Buying in bulk is one of the fail-proof grocery tips that works time and time again.
The biggest counter to the buying in bulk theory though is not being able to use it all up before it goes bad.
So then I started to wonder, what are the best healthy foods to buy in bulk? What can I buy in bulk to save money, but can sit on the shelf and still be good a year later?
As it turns out, there are quite a few. Some of these ideas require a freezer, but the majority of them will last just fine stored unopened in a pantry or basement.
The next time you build your shopping list, consider buying some of these items in bulk. Knowing that they won’t go bad, the only question remains is do you have enough space to store them?
A few quick tips for long(er) term food storage:
Always use airtight containers.
Think lids with seals, not chip clips or rubber bands or paperclips. Keeping moisture and air out is vital to keeping your food fresh while in storage.
What type of containers should you use?
Glass is always best, since chemicals won’t leak into your food, and it’s your most frugal option if you already have it on hand.
Mason jars or reclaimed glass jars (that once held spaghetti sauce or peanut butter) are perfect for storing smaller amounts of food. Even if you have to use several jars for the same item, they are still your most frugal option.
However, if you use one particular item fairly often in the kitchen, want to have plenty on hand and don’t have space for tons of jars, you can invest in a few half-gallon glass jars. In my kitchen, this would be sugar.
I use 2 cups each week for kombucha and I can forsee the mess I’d made by trying to fill up several glass jars each month. Plus I don’t really want lots of little glass jars of sugar in the pantry. I’d rather fill it up once a month and call it done.
For items you REALLY use a lot of, like whole grains if you mill flour on a weekly basis, a gallon glass jar would be a worthwhile investment. A good example of this for my family would be oats.
Oats are a staple in our home, used weekly in both granola bars and in breakfast oatmeal. Even if I used a half-gallon jar, I’d have to refill it every two weeks.
I’m more of a once-a-month gal, and my husband would be more inclined to tote full jars back up the stairs if I only asked him to do it every 4 weeks or so.
When you buy larger quantities of food, like 10+ pounds, you’ll want to invest in food-grade storage containers. These 5 gallon buckets and lids are BPA free and have a really tight seal. So much so, a lid opener is recommended.
Just to give you an idea, a 5 gallon buck will hold about 37 pounds of whole wheat.
Save Money on Storage Containers
The cost of containers themselves can add up, so one way you can trim that is by purchasing food already in a suitable storage container.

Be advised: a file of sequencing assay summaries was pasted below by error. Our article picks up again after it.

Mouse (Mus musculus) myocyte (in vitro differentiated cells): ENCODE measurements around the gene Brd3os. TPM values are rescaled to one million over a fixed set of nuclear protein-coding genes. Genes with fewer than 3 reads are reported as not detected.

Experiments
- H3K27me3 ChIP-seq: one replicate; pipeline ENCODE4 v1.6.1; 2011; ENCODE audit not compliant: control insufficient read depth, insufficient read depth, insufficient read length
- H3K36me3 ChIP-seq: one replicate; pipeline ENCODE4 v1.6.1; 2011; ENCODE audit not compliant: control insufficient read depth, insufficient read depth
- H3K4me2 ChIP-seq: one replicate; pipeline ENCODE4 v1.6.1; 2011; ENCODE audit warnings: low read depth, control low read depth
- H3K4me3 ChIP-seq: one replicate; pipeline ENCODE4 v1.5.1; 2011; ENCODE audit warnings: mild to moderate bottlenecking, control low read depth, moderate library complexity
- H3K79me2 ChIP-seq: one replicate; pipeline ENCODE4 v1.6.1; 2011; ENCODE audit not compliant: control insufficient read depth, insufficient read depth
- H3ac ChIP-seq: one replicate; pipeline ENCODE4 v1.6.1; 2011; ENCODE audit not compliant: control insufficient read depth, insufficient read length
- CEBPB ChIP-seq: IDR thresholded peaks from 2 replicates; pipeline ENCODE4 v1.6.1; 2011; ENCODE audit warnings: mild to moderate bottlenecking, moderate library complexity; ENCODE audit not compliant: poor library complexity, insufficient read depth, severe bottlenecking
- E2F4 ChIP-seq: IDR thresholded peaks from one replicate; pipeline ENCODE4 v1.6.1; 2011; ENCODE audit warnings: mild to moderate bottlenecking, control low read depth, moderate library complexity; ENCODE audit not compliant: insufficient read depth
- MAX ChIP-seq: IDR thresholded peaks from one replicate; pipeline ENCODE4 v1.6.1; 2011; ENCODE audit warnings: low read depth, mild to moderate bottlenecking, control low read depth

For glass jars, half-gallon and gallon jars of pickles are available at Walmart and you re-use that jar. To get the pickle taste out of the jar, fill it with a couple of drops of dish soap and hot water. Tighten the lid and turn it upside down. Let it sit on the counter for 2-3 days and wash out.
For 5+ gallon buckets, make an initial bulk purchase that includes the storage container and simply refill from there. If the price is better WITH the storage container, continue to buy that one and re-purpose the old bucket for items that don’t ordinarily come with storage-friendly packaging.
Make it functional.
If it’s not a given, I wouldn’t store a bunch of 5 gallon buckets in the pantry. Instead, keep them in the basement or garage (if it’s cool) or even in a closet. Keep a smaller container in the pantry for daily use and refill it once a month or as needed. Just be sure to close the lids on the large containers very well when you’re done refilling the smaller containers.
Write instructions on the jars.
If you don’t have the basic preparation recipe memorized, write it on the glass jar before you throw the package away. You can use cute chalkboard labels, super basic white mailing labels or a permanent marker.
Permanent markers will work for quite some time, and use this method for removing the label from a glass jar if needed.
With all that said, which are the best healthy foods to buy in bulk? Let’s find out!
The Best Healthy Foods to Buy in Bulk
- Whole Grains. Think wheat, spelt, einkorn, etc. You’ll need a grain mill, but you’ll be amazed at how delicious freshly milled flour is!
- Rice (brown or white)
- Beans & Lentils
- Oats (all varieties)
- Meat. Store meat in sealed dinner-sized portions in the freezer, rather than in glass jars.
- Maple Syrup. Maple syrup will keep indefinitely if left unopened, so aim to buy a case of smaller glass jars, rather than one big jar.
- Honey. Unopened, honey will keep indefinitely. Once opened, it’s expected shelf life is about two years so long as it is kept in a sealed container.
- Coconut Oil
- Butter. Store butter in the freezer.
- Canned Fish. Similar to maple syrup, it would be easier and more practical to buy a case of smaller cans that one large can.
- Canned tomatoes
- Whole Peppercorns
- Frozen Vegetables. Like meat, store sealed in dinner-sized portions in the freezer.
- Dried Fruits
- Nuts in a Shell. Don’t forget the nutcracker if you don’t have one!
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